Slide 36: 

Jurisdiction 2.—(1) A county court shall have jurisdiction under – (a) sections 30, 146 and 147 of the Law of Property Act 1925 (1), (f) section 66 of the Taxes Management Act 1970 (6), (“taxpayer”) (h) section 139(5)(b) of the Consumer Credit Act 1974 (8), (l) sections 15, 16, 21, 25 and 139 of the County Courts Act 1984 (12), (m) section 39(4) of, and paragraph 3(1) of Schedule 3 to, the Legal Aid Act 1988 (13), (o) section 40 of the Housing Act 1988 (15), whatever the amount involved in the proceedings and whatever the value of any fund or asset connected with the proceedings. (2) A county court shall have jurisdiction under— (a) section 10 of the Local Land Charges Act 1975 (16), and (b) section 10(4) of the Rentcharges Act 1977 (17), where the sum concerned or amount claimed does not exceed £5,000. The High Court and County Courts Jurisdiction Order 1991 S.I. 1991/724 Section 62 General power of judge to determine questions of law and fact. Subject to the provisions of this Act and of [F1rules of court], the judge of a county court shall be the sole judge in all proceedings brought in the court, and shall determine all questions of fact as well as of law. County Courts Act 1984 Chapter 28 F1Section 62 changed by Civil Procedure Act 1997 Act, c.12, section.10, Schedule. 2 para. 2(2) For “county court rules”, wherever occurring, there is substituted “F1rules of court ”. Article 3(b) The Civil Procedure Act 1997 (Commencement No. 1) Order 1997/841 activated Section 10: Minor and consequential amendments of that Act

Slide 37: 

Section 23 Equity jurisdiction. A county court shall have all the jurisdiction of the High Court to hear and determine— (a) proceedings for the administration of the estate of a deceased person, where the estate does not exceed in amount or value the county court limit; (b) proceedings— (i) for the execution of any trust, or (ii) for a declaration that a trust subsists, or (iii) under section 1 of the Variation of Trusts Act 1958, where the estate or fund subject, or alleged to be subject, to the trust does not exceed in amount or value the county court limit; County Courts Act 1984 Chapter 28 Part II (g) proceedings for relief against fraud or mistake, where the damage sustained or the estate or fund in respect of which relief is sought does not exceed in amount or value the county court limit.

Slide 38:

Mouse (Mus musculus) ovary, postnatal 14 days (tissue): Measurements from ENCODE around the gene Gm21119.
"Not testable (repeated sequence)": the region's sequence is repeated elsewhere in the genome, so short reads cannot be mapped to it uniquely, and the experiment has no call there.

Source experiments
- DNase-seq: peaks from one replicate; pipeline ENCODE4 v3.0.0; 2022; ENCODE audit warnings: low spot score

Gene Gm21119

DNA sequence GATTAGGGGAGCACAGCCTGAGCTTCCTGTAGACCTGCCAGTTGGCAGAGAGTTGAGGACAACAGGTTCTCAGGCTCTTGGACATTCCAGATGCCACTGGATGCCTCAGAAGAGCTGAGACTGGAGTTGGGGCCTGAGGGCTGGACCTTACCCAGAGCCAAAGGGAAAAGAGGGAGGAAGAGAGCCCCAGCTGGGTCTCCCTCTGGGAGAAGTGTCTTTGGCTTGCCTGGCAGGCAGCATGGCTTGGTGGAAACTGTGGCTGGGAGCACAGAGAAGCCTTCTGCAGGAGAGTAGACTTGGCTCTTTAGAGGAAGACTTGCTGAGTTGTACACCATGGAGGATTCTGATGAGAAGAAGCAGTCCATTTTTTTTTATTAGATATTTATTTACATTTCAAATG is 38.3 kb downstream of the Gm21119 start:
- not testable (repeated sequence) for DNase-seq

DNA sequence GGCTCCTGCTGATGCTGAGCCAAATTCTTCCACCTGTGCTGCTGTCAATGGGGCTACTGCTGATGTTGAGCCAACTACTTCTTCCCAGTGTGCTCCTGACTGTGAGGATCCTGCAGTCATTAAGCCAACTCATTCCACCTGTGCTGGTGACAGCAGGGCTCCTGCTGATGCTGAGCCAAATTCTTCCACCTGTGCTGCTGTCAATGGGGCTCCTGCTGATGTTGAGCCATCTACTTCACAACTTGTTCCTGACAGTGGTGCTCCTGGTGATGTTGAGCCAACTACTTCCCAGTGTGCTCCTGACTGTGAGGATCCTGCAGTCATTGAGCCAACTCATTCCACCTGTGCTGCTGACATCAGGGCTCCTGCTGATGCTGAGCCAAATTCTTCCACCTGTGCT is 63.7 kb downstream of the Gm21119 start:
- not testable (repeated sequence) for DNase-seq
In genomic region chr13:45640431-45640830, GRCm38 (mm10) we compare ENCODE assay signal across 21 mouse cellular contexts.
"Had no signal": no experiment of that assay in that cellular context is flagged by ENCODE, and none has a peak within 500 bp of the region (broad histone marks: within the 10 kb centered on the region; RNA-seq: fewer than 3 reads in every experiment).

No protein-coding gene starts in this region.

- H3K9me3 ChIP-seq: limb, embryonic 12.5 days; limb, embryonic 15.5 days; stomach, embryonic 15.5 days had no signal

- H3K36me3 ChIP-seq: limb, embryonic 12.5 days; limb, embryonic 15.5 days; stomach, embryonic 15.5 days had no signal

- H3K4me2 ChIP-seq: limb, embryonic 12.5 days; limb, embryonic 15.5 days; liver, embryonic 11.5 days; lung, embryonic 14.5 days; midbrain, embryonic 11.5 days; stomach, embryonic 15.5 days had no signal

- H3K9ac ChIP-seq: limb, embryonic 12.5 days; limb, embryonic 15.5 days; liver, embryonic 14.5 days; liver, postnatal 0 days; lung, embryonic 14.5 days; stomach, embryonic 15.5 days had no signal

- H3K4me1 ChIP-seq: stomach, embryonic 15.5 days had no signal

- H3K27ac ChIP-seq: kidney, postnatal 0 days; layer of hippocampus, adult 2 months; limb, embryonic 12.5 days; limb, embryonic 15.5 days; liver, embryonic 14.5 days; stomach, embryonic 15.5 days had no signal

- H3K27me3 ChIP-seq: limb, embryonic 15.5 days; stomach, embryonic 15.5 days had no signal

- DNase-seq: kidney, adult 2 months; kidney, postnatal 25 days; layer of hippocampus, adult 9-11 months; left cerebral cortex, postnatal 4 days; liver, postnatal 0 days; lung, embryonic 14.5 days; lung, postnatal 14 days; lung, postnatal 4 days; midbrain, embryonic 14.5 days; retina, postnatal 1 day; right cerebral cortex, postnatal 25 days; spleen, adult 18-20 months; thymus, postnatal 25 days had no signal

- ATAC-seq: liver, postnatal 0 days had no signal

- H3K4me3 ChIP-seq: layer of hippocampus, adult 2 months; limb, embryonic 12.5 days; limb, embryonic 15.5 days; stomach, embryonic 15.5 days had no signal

Section 250 Saving for existing corporations. (1) Nothing in this Act shall prejudicially affect any charter granted before the commencement of this Act, or take away, abridge, or prejudicially affect any of the rights, powers, privileges, estates, property, duties, liabilities, or obligations vested in or imposed on any municipal corporation existing at the commencement of this Act, or in or on the mayor, or the council of a borough then existing, or any members or committee of the council, by the incorporation of the inhabitants of the borough, or by transfer from any other authority, or otherwise; but every such charter shall continue to operate, and every such corporation shall continue to have 1perpetual succession and a common seal, and to be capable in law by the council to do and 2suffer all acts which at the commencement of this Act they and their successors respectively may lawfully do or suffer, and the corporation and all members and officers thereof and their sureties, and every such mayor, and every such council and committee, and every such officer, shall continue to have, enjoy, and be subject to the like rights, powers, offices, privileges, estates, property, duties, liabilities, and obligations, as if this Act had not been passed, without prejudice, nevertheless, to the operation of the repeal of enactments by this Act, and to the other express provisions of this Act. Municipal corporation 1882 2 Suffer: To suffer an act to be done, by a person who can prevent it, is to permit or consent to it; to approve of it, and not to hinder it. It implies a willingness of the mind. Sufferance: Toleration; negative permission by not forbidding; passive consent; license implied from the omission or neglect to enforce an adverse right. (1,2 Black’s Law Dictionary, 2nd Edition) 1Perpetual Succession: That continuing existence which enables a corporation to manage its affairs and hold property without the necessity of perpetual conveyances for the purposes of transmitting it. By reason of this quality, it is the ideal artificial person, in its legal entity and personality, though frequent changes may be made to its members